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Harry Hesketh Kay Robinson

Rank: Captain

Lifetime: 1892-1918

Kay Robinson

Captain Harry Hesketh Kay Robinson pictured in a hurdle race at Gresham's School in 1907

Captain Harry Hesketh Kay Robinson of the 5th Battalion (attached to 16th Battalion) of the Rifle Brigade died, aged 26, on 26 March 1918. He has no known grave but is commemorated on the Pozieres Memorial. He was the son of Edward Kay Robinson and Florence Theresa Robinson of Warham, Hampton Wick (now 8 Glamorgan Road).

According to the 1901 Census, Harry who was nine at the time (which accords with his date of birth given as 26 February 1892 in his obituary in the 1 June 1918 edition of his school magazine The Gresham) had been born in India. He lived in the parish of Warham St Mary in Norfolk with his father (then aged 43); his mother (34); older brother Julian P Robinson (12) and baby Warham (10 months), together with three servants.

According to his obituary contained in his old school magazine referred to above, Harry entered Gresham’s School in Holt, Norfolk in May 1902 leaving in December 1909. After he left school, he became a rubber planter in Malaya joining the Malay Volunteers.

His father, Edward Kay Robinson, was a journalist and helped to popularise natural history studies. He founded the British Empire Naturalists’ Association in 1905 and, as an editor at Lahore of the Civil and Military Gazette, had encouraged Rudyard Kipling in his early years. The Robinson family appears to have relocated to Hampton Wick between 1911 and 1913. They must have renamed their home at 8 Glamorgan Road, Hampton Wick, as “Warham” after the village in Norfolk in which they had previously lived and after which they had had named one of their children.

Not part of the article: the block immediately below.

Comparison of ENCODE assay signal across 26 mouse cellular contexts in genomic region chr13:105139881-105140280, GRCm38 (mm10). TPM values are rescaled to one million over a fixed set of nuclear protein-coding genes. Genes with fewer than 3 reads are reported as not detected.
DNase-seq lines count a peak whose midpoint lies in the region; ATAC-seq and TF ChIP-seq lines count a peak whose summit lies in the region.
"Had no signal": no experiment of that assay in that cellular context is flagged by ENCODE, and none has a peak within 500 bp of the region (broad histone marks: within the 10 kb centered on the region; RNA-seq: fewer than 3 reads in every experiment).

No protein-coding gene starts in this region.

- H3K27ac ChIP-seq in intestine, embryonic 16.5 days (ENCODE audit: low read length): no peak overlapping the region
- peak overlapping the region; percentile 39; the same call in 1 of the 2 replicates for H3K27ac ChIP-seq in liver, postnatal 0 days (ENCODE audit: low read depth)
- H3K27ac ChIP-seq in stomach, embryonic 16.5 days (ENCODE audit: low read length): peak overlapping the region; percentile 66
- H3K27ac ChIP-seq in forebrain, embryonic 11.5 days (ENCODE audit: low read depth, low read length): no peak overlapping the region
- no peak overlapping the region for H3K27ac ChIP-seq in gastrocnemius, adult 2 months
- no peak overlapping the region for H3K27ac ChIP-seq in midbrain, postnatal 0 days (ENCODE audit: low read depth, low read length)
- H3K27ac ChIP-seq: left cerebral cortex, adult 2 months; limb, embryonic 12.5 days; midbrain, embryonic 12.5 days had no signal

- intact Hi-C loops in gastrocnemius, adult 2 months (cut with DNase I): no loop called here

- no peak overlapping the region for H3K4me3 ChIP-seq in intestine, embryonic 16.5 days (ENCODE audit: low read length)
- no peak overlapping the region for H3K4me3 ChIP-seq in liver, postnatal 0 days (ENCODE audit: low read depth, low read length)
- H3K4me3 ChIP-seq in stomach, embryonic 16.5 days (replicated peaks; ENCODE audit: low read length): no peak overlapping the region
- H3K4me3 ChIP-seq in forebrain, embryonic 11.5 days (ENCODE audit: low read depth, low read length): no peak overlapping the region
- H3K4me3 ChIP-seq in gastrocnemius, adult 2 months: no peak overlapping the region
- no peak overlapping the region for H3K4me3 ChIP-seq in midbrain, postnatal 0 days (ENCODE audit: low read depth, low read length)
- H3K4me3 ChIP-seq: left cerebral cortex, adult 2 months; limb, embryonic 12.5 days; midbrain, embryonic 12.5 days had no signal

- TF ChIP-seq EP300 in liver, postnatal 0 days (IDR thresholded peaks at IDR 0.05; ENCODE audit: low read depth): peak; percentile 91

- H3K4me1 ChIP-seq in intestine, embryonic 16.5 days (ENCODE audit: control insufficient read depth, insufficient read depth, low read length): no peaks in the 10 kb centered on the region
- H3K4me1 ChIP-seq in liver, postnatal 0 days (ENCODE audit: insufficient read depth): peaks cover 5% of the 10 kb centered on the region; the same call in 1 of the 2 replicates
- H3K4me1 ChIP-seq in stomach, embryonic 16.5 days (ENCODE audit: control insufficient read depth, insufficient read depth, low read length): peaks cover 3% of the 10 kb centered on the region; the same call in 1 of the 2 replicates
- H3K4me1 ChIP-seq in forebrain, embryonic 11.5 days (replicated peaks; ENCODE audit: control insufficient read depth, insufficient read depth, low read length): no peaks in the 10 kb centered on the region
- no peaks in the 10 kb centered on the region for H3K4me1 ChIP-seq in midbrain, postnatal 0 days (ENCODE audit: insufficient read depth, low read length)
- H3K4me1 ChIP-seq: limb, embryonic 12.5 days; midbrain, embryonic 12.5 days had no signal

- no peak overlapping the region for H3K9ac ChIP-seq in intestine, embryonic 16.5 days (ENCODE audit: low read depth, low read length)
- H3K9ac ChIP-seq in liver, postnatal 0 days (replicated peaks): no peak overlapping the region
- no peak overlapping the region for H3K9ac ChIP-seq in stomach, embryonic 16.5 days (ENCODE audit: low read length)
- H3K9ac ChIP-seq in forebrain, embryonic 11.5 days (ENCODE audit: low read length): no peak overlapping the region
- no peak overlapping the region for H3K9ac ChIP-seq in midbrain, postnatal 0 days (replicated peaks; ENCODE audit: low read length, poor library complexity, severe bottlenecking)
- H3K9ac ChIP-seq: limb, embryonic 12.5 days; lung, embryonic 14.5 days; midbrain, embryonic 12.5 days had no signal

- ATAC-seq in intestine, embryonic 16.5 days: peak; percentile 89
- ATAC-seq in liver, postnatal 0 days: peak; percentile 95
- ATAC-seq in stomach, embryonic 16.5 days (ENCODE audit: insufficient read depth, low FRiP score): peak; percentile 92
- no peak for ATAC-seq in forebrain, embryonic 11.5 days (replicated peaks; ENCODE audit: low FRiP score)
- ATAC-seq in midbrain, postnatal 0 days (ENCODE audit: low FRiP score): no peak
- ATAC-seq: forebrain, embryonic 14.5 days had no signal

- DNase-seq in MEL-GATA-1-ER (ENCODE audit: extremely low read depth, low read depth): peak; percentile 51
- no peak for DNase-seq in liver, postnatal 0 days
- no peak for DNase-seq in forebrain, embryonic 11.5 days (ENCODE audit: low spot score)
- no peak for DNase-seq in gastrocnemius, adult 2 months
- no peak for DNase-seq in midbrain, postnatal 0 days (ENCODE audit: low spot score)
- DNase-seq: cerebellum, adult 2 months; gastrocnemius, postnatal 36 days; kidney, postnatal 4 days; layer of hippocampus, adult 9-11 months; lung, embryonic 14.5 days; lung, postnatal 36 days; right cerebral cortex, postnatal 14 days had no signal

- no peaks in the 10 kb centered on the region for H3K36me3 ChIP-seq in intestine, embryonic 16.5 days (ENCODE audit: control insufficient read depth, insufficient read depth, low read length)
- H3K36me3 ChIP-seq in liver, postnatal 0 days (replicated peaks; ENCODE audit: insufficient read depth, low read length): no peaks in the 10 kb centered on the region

Captain Harry Hesketh Kay Robinson returned to England in January 1917 joining the army on 26 March 1917 with a commission. He joined a Cadet Battalion at Lichfield from which he was “gazetted to the Rifle Brigade”. He was sent to the France in September 1917 but was killed in action on 26 March 1918 near Frise, a village on the Somme.

He rose quickly to the rank of Captain and, according to his obituary in The Surrey Comet dated 13 April 1918, his Colonel and brother officers testified to his “fine work and personal qualities”. Captain Kay Robinson was killed within 5 days of the commencement of the final German Spring Offensive. At the time of his death his Battalion was holding a broken trench enfiladed by a German machine gun being fired at from all directions all day long.

According to his obituary,Captain Robinson’s elder brother, Julian, had served through both campaigns in Africa and was the author of a book on the campaign in German West Africa entitled “With Botha’s Army”.

The first phase of this Project is to gather information about the men commemorated on the Hampton Wick War Memorial who fought in the Great War, also known as World War I, WWI or the First World War.

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